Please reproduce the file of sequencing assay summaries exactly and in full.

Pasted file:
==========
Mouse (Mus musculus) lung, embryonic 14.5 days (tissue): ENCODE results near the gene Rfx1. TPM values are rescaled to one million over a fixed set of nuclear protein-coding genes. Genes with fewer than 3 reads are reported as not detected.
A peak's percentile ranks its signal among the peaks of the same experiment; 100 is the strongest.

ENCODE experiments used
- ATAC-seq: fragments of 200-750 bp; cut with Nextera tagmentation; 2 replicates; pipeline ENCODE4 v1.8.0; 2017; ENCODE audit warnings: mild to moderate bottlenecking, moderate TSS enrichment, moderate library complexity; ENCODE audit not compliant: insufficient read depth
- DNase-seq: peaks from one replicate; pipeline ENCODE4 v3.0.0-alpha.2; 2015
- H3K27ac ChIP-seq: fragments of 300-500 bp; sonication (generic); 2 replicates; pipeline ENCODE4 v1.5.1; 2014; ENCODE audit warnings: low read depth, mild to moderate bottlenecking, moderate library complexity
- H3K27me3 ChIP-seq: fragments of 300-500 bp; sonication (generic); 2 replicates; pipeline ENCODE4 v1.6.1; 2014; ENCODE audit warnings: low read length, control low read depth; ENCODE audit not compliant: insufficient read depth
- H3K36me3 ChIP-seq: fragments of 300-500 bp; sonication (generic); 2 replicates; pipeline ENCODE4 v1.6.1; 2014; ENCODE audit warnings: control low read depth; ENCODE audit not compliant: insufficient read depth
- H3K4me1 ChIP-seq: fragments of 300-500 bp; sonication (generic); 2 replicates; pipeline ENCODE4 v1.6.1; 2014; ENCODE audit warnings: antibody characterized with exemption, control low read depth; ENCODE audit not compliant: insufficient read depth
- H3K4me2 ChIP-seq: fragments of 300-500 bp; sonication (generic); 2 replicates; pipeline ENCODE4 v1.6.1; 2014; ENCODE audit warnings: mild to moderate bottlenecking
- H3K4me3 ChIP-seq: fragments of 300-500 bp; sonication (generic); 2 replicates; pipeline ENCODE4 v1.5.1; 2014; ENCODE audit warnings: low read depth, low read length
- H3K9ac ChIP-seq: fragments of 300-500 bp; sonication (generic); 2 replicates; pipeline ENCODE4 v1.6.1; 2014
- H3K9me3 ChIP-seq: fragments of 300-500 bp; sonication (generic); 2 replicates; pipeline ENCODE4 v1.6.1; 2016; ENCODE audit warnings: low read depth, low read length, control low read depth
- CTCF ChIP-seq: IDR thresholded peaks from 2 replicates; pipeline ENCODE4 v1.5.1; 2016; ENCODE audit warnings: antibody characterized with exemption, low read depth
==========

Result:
Mouse (Mus musculus) lung, embryonic 14.5 days (tissue): ENCODE results near the gene Rfx1. TPM values are rescaled to one million over a fixed set of nuclear protein-coding genes. Genes with fewer than 3 reads are reported as not detected.
A peak's percentile ranks its signal among the peaks of the same experiment; 100 is the strongest.

ENCODE experiments used
- ATAC-seq: fragments of 200-750 bp; cut with Nextera tagmentation; 2 replicates; pipeline ENCODE4 v1.8.0; 2017; ENCODE audit warnings: mild to moderate bottlenecking, moderate TSS enrichment, moderate library complexity; ENCODE audit not compliant: insufficient read depth
- DNase-seq: peaks from one replicate; pipeline ENCODE4 v3.0.0-alpha.2; 2015
- H3K27ac ChIP-seq: fragments of 300-500 bp; sonication (generic); 2 replicates; pipeline ENCODE4 v1.5.1; 2014; ENCODE audit warnings: low read depth, mild to moderate bottlenecking, moderate library complexity
- H3K27me3 ChIP-seq: fragments of 300-500 bp; sonication (generic); 2 replicates; pipeline ENCODE4 v1.6.1; 2014; ENCODE audit warnings: low read length, control low read depth; ENCODE audit not compliant: insufficient read depth
- H3K36me3 ChIP-seq: fragments of 300-500 bp; sonication (generic); 2 replicates; pipeline ENCODE4 v1.6.1; 2014; ENCODE audit warnings: control low read depth; ENCODE audit not compliant: insufficient read depth
- H3K4me1 ChIP-seq: fragments of 300-500 bp; sonication (generic); 2 replicates; pipeline ENCODE4 v1.6.1; 2014; ENCODE audit warnings: antibody characterized with exemption, control low read depth; ENCODE audit not compliant: insufficient read depth
- H3K4me2 ChIP-seq: fragments of 300-500 bp; sonication (generic); 2 replicates; pipeline ENCODE4 v1.6.1; 2014; ENCODE audit warnings: mild to moderate bottlenecking
- H3K4me3 ChIP-seq: fragments of 300-500 bp; sonication (generic); 2 replicates; pipeline ENCODE4 v1.5.1; 2014; ENCODE audit warnings: low read depth, low read length
- H3K9ac ChIP-seq: fragments of 300-500 bp; sonication (generic); 2 replicates; pipeline ENCODE4 v1.6.1; 2014
- H3K9me3 ChIP-seq: fragments of 300-500 bp; sonication (generic); 2 replicates; pipeline ENCODE4 v1.6.1; 2016; ENCODE audit warnings: low read depth, low read length, control low read depth
- CTCF ChIP-seq: IDR thresholded peaks from 2 replicates; pipeline ENCODE4 v1.5.1; 2016; ENCODE audit warnings: antibody characterized with exemption, low read depth